Straight Outta Compton review

If you are a fan of action-packed, inspirational and exhilarating movies, Straight Outta Compton is for you. The 2015 biopic, portraying the lives of five artists from Compton, Calif., formerly known as N.W.A, has been the number one movie in America since its release on Aug. 14. Director F. Gary Gray captures the triumph and downfall of the group, who were destined for greatness. They made music that would ultimately bring a radical shift to culture while bruising America’s ego.

Ice Cube, Dr. Dre, Eazy E, MC Ren, and DJ Yella forged the rap- that blazed their own path to stardom. N.W.A made their own rules as they went, forcing the public to observe the harsh realities that minorities faced.

Gray did a superb job casting the right actors for the movie. From Eazy E (Jason Mitchell) to Tupac (Marcc Rose) to Snoop Dog (Lakeith Standfield), each actor owned their role, perfecting the mannerisms and gestures of their predecessors. O’Shea Jackson Jr., Ice Cube’s biological son, did a fantastic job of representing his dad in the biopic, capturing Cube’s edge and signature scowl.

While their sound and swagger created a colossal fan base, it also created enemies The infamous songs “F the Police” and “Straight Outta Compton” reverberated throughout the country, putting the west coast on the map, and N.W.A on the FBI’S radar. They assumed N.W.A’s music would incite a rebellion against law enforcement, as noted in the movie. A self-made hip-hop gang from the Compton made music that blasted public officials. They made it a point to cause chaos and challenge the status quo. Yes, the content was controversial, violent and vicious, but it was also necessary. The world did not know what was going on in Compton, so these rappers took it upon themselves to speak for the unheard by addressing issues in an unfiltered style.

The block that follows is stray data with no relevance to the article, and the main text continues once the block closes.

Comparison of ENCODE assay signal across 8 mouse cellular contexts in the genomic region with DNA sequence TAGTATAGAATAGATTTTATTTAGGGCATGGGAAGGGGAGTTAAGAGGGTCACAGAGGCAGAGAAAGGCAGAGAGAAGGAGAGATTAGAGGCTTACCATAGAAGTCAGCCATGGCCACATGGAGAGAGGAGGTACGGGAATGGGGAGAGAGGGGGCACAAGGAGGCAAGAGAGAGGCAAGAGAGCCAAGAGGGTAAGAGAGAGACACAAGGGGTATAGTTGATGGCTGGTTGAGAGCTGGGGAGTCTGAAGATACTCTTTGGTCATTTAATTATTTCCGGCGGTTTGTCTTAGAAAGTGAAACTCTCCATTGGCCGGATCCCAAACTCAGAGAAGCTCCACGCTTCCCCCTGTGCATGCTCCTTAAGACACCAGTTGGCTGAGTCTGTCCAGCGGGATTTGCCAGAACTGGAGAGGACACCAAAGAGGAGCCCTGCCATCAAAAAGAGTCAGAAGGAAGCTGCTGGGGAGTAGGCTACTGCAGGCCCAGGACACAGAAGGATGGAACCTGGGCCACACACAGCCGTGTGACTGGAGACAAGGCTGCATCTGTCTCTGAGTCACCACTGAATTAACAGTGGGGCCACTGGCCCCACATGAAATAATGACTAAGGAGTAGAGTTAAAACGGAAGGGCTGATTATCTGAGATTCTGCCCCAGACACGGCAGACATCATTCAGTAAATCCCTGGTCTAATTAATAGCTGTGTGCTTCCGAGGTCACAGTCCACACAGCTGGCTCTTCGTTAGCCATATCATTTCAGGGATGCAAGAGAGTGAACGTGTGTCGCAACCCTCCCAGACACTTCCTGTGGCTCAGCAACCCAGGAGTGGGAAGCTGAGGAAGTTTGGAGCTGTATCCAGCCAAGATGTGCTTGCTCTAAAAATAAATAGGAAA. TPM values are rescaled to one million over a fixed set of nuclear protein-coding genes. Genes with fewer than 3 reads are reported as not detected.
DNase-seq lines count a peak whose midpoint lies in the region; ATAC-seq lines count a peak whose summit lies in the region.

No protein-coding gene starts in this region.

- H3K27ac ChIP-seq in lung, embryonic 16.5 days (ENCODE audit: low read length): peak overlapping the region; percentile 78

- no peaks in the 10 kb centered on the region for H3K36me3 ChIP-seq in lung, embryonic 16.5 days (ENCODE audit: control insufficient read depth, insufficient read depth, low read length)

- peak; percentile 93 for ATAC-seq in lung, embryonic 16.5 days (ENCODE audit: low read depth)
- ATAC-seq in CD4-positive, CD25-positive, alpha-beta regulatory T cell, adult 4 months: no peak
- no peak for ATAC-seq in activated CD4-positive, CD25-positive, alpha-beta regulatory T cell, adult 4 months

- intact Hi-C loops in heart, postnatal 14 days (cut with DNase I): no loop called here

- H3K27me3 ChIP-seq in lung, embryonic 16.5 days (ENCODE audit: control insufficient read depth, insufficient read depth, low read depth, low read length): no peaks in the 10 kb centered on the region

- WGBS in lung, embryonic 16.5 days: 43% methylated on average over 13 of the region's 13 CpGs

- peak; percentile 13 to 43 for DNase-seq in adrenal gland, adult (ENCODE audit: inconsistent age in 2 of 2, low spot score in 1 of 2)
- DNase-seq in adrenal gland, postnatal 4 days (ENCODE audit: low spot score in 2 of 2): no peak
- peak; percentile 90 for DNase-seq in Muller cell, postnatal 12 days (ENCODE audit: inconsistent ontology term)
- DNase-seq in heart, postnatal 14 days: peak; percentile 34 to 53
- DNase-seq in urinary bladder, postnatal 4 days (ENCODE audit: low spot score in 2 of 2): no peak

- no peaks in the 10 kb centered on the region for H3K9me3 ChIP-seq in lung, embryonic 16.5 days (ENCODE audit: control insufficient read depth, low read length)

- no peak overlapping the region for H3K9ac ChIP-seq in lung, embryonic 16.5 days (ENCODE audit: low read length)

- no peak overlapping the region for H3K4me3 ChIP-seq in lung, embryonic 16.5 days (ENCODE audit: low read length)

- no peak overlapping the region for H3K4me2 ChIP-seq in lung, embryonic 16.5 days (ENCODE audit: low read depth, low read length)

Telling the story of these hip-hop visionaries exposes the dark side of the rap game. The success came with trials. The constant presence of police brutality, money disputes and underhanded contract negotiations stunted the group’s growth as a whole. This boiled over to the point where the group split, resulting in a rap beef between friends (check out Ice Cube’s classic song “No Vaseline”).

The rise and fall of the renowned rap-gang  is well documented. This movie is not only entertaining and packed with details, but most importantly, it is relevant. This biopic means something to this generation; it is timely and unique. Some of the same battles N.W.A faced are synonymous with what young adults face in the present. The youth can glean ideas as to how to approach injustices, as well as making a mark on the next generation.

Sure, N.W.A were defiant, brash and brutal, but they were real. They did not sugar coat anything and expressed themselves candidly, whether you liked it or not. N.W.A stayed true to themselves and their game plan. That’s something that can be appreciated and embraced in any setting. This movie forces you to think about what you are doing and why you are doing it. It makes you uncomfortable with the stage of life you are operating in. Straight Outta Compton conveys the notion that anything is possible when you do what you love and say what you feel while being yourself without apology.

After watching the two hour and twenty-seven minute thriller, my only complaint is that it ended too soon. This movie is one for the ages. Go to a $5 afternoon matinee and check this out. Tell a friend to tell a friend. It’s an instant classic.




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